Gout is caused by an elevation of uric acid within your blood. Uric acid is a natural substance in your body that is a breakdown product of proteins. Gout occurs in people who either make too much uric acid, eat too many foods that are high in uric acid, or in people who cannot get rid of excess uric acid in their blood. Gout medicines focus on helping your body produce less uric acid, or helping your body eliminate excess uric acid.
Where does Uric Acid come from?
You naturally produce most of the uric acid in your body, but there is a percentage (up to 20%) of uric acid that comes into your body through diet. Adjusting your diet by avoiding foods high in uric acid can help reduce your chances of repeat gout attacks. In addition, keeping yourself very well hydrated with water is helpful. Some medications can make a gout attack more likely, including some blood-pressure pills (water pills). Your doctor may adjust these medications if gout becomes a problem.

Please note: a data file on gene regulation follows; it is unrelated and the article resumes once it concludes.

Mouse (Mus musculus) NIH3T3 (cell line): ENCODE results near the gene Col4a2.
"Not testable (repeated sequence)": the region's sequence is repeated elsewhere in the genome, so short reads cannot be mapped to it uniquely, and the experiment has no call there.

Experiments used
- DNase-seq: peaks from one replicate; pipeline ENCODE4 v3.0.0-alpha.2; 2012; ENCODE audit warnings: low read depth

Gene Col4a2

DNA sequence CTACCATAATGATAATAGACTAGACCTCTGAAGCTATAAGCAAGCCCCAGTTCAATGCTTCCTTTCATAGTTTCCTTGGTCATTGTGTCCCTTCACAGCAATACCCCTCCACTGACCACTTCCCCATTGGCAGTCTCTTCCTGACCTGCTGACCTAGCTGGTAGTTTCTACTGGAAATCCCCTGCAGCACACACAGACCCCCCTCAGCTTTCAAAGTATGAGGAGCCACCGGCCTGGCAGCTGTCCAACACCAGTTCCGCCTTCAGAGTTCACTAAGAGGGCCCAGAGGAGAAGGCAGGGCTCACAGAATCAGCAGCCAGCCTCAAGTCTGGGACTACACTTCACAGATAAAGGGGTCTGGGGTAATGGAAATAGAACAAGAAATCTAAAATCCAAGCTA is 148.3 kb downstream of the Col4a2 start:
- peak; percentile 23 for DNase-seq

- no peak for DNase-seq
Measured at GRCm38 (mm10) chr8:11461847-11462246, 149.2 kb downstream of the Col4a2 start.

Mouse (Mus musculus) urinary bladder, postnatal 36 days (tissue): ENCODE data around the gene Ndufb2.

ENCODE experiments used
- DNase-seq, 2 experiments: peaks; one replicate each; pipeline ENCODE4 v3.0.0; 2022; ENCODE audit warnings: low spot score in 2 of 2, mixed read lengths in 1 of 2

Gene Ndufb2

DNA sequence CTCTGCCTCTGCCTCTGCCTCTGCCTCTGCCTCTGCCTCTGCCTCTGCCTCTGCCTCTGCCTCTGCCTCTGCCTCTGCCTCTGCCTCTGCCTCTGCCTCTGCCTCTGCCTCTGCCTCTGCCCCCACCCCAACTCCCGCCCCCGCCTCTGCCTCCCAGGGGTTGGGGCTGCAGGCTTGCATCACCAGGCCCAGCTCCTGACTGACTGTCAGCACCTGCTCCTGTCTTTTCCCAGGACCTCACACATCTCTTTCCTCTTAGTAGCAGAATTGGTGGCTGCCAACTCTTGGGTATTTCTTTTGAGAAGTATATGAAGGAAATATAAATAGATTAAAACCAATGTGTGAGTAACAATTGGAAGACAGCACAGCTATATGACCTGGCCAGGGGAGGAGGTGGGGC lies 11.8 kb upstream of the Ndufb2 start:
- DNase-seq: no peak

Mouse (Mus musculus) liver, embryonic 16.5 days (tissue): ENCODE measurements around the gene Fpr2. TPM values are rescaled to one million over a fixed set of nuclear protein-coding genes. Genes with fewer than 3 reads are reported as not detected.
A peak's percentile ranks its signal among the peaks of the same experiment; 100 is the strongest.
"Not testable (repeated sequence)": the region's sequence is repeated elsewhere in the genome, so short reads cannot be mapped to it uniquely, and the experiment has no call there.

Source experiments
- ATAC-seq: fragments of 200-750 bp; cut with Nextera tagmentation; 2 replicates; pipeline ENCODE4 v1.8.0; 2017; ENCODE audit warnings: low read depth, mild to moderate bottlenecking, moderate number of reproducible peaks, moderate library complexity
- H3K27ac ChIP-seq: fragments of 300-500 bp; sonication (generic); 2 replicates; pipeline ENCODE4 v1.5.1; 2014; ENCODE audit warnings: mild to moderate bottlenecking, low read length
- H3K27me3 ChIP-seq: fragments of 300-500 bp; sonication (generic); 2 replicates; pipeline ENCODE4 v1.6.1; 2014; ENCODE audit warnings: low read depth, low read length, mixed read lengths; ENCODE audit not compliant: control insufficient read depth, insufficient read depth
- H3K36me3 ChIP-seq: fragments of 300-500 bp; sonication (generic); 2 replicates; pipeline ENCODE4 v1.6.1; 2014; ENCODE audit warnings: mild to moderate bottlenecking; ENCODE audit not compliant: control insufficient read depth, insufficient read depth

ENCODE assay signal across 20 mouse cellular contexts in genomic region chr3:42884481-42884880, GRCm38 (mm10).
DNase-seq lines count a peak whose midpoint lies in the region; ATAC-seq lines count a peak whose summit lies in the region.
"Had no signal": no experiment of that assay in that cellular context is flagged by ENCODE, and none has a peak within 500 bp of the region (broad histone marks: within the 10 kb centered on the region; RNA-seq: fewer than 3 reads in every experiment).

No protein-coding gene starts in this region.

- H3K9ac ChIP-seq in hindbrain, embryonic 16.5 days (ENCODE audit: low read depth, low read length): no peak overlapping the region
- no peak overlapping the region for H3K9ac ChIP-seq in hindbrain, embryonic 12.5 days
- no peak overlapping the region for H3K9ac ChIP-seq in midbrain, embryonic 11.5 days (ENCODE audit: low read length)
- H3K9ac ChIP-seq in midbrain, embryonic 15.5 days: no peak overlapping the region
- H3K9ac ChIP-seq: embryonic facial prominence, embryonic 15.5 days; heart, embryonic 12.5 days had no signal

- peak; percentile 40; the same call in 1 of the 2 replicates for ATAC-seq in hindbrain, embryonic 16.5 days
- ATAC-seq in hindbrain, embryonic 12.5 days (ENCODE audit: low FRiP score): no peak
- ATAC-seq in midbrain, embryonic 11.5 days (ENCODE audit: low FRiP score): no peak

In addition to medicine, you can help avoid future gout attacks by following the following diet guidelines:
Eliminate the following:
Liver Kidney Anchovies Sweetbreads Sardines Brains Heavy gravies Heart Fish roes Mussels Herring Beer / Wine Meat extracts, consommé
Reduce the following foods to no more than one serving per day:
Meats Beans Fowl Peas Cauliflower Mushrooms Other seafood Lentils Spinach Yeast Asparagus Whole grain cereals Fish (except noted above)
These foods do not cause gout:
Fruits Milk Cheese Eggs Refined cereals Nuts Spices (including salt) Sugars & Sweets Vegetable soups (clear) Vegetables
Diagnosis & Treatment
A blood test may be used to test the uric acid level. It is common; however, that the blood level of uric acid may be normal even while a person is having a gout attack. If the diagnosis is in question, a sample of joint fluid may be taken and tested for gout crystals. Most cases of gout affect the big toe joint but other areas can also be affected. The pain can be quite severe and result in joint swelling and redness. Walking may be difficult and pressure of a shoe or even bed covers can be painful. Treatment for the acute, severe pain may include anti–inflammatory medications (such as indomethacin or colchicine) or injections near the area. A sandal or surgical shoe may be useful to relieve pain as well.
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